RICHARDSON: We shot it all on the RED EPIC camera. B2PRO donated a lot of equipment and worked within our budget. They supplied the cameras, lighting and grip and I supplied the lenses and the support for the camera. We had a plethora of lighting instruments depending on what the situation called for. But I mostly used hard light – all tungsten and mostly Fresnel units. Alex likes a classic ‘40s look to her photography. Brent from B2PRO was super supportive and we couldn’t have done it without him.
HDVP: Have you shot a lot of projects with the EPIC?
RICHARDSON: No, this was my first one. I’m a really big fan of the ALEXA. I own both an ALEXA and a RED ONE and I’ve been going back and forth with the EPIC. After shooting this project, I feel it’s definitely a unique tool and we used every aspect of the camera. We shot 300 frames on the one with Adepero Oduye. On the Jessica Chastain short, in order to be able to start on a close-up of her eyeball and pull out as we did, I put the camera on 2K and utilized punching in on the sensor so I could get in tight enough with the lens. It’s a very malleable camera and it has a lot of little tricks that other cameras don’t offer.
HDVP: Can you elaborate more on “punching in” on the sensor?
RICHARDSON: The RED EPIC is a 5K camera and you can put it to various resolutions. What that does is called windowing the sensor. So if you had a rectangle and that’s your 5K image, 2K is taken out of the middle of that. In other words, if 5K is the equivalent of 35mm, 2K might be the equivalent of a 16mm image. So I was trying to figure out with the tools that I had, how can I get in tight enough on Jessica’s eyes since I could only get so tight on my zoom lens. I remembered that trick with the 2K windowing because ultimately these films were only going to the web so I could lose some of the resolution. It’s just one of those things that makes the camera really unique.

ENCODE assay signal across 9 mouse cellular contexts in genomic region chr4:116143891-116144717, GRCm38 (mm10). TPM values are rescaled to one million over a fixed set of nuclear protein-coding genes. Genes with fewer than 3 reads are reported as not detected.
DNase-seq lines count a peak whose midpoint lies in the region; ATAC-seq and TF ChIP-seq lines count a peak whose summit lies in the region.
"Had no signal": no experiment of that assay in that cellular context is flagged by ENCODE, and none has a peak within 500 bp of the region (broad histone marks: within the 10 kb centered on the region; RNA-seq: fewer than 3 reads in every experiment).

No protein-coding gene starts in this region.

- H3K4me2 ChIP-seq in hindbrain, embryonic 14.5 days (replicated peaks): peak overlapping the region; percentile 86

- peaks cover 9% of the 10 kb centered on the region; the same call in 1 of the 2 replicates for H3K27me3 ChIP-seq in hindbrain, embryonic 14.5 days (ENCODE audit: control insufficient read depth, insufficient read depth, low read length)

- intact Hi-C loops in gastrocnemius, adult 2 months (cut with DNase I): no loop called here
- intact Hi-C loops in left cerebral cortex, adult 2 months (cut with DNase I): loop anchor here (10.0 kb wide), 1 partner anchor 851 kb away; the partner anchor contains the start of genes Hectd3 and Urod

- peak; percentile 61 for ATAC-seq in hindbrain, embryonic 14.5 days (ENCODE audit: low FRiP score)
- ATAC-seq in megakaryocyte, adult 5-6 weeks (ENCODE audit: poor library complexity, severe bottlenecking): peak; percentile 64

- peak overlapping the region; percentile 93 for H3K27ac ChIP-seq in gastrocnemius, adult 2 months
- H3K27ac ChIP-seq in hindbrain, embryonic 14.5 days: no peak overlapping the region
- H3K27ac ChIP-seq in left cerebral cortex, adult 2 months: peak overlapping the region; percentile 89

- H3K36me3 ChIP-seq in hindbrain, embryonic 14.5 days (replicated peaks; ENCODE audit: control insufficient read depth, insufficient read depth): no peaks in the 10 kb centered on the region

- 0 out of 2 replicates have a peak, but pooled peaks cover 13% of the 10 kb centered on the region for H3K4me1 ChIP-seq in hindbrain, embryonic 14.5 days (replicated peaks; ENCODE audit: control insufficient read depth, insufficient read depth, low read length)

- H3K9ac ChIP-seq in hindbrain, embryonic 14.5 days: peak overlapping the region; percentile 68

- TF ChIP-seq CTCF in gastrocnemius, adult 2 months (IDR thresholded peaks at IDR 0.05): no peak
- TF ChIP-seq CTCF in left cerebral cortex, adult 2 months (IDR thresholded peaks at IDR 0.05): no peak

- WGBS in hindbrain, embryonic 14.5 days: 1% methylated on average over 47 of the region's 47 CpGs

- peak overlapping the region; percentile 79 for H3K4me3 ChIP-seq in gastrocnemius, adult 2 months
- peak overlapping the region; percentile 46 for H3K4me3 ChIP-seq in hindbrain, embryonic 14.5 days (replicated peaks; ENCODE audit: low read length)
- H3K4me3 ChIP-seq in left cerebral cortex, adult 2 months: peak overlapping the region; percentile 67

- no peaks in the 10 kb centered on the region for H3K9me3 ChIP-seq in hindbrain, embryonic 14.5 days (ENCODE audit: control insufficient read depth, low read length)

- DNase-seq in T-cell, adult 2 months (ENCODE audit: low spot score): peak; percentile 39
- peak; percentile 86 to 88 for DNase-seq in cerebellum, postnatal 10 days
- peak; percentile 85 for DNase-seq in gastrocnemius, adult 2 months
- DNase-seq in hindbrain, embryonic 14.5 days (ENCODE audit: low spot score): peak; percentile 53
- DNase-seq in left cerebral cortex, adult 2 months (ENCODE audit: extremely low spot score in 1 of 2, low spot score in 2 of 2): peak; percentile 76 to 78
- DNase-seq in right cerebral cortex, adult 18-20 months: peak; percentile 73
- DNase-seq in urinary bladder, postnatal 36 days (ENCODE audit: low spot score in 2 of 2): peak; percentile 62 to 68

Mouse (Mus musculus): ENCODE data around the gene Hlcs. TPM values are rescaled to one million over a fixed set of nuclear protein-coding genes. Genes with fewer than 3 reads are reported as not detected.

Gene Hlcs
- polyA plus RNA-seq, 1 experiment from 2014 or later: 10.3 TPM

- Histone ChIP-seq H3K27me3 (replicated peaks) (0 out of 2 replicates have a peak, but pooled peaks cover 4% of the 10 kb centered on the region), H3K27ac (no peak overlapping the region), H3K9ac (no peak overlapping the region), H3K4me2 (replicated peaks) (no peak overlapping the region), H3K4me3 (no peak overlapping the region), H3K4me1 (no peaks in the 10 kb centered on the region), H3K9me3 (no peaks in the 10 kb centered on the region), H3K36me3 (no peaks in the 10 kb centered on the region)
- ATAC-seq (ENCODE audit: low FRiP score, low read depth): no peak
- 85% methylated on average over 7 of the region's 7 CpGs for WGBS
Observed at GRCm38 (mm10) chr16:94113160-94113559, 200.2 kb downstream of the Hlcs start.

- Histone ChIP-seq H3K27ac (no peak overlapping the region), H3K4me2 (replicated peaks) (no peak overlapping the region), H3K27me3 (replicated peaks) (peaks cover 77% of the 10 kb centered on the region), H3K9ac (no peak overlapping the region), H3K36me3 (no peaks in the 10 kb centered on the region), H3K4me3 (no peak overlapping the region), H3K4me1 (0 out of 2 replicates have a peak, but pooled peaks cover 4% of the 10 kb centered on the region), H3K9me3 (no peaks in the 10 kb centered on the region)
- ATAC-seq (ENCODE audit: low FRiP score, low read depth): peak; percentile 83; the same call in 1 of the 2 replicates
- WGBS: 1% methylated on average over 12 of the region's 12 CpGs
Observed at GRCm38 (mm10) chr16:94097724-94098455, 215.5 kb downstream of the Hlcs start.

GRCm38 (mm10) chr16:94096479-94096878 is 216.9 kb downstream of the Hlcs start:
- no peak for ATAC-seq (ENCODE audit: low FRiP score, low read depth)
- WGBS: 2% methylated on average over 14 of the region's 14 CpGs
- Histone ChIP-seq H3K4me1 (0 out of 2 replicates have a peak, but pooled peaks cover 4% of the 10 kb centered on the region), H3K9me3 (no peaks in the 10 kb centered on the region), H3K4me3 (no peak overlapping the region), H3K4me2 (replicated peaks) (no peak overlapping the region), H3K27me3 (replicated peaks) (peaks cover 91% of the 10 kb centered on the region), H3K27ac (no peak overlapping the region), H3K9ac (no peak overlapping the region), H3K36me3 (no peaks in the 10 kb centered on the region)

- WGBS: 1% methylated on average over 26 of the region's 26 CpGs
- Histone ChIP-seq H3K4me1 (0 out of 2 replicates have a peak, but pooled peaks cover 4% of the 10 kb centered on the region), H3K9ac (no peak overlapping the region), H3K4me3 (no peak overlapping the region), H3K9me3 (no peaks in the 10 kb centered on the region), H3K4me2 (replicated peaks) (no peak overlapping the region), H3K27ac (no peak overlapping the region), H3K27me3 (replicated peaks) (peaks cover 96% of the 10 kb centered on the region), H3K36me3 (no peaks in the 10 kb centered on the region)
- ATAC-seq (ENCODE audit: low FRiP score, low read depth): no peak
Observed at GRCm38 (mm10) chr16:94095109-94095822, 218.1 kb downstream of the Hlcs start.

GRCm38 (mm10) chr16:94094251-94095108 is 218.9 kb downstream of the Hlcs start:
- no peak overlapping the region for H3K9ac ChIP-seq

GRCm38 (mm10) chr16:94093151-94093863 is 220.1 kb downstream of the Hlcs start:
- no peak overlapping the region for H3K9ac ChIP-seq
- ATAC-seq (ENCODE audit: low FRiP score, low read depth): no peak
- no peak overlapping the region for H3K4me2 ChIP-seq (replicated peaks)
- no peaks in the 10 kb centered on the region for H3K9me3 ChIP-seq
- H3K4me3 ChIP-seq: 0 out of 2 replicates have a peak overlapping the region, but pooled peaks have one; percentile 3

HDVP: What has the feedback for Touch of Evil been like?
RICHARDSON: I got inundated with phone calls, email and text messages the day that it launched and I’m still getting emails about it. It was a fun project in the sense that we had a lot of different stories that we were trying to tell and looks we were trying to achieve. It was really like a music video in that there were no rules. We could do whatever we wanted.
A perfect example was the Kirsten Dunst film. That was all shot with a Lensbaby and about two thirds of the way through, there’s a weird out of focus look that are created by using filters I had made. I had people hold in front of the lens to make it go kind of blurry and weird. Just doing something in-camera to give us a unique look. The Jean Dujardin short with the boxing, I shot that with an 11 degree to give it this high-energy frantic feeling. That’s something the ALEXA and EPIC could offer you but other cameras could not.
HDVP: You’ve shot a few projects with DSLRs. With some of the new digital motion picture cameras being released, what is your take on the future for DSLRs in professional filmmaking?
RICHARDSON: It’s a really interesting time for digital cameras and I don’t know where everything’s going to go but to answer your question, I think the 5D Mark II, 7D world is going to be around for another two to three years. I think the market that has bought into it is still the film student slash guy in the Midwest that doesn’t have access to PL mount lenses. I think the DSLR market is going to stick around a little bit longer until something of that price point with better quality comes out.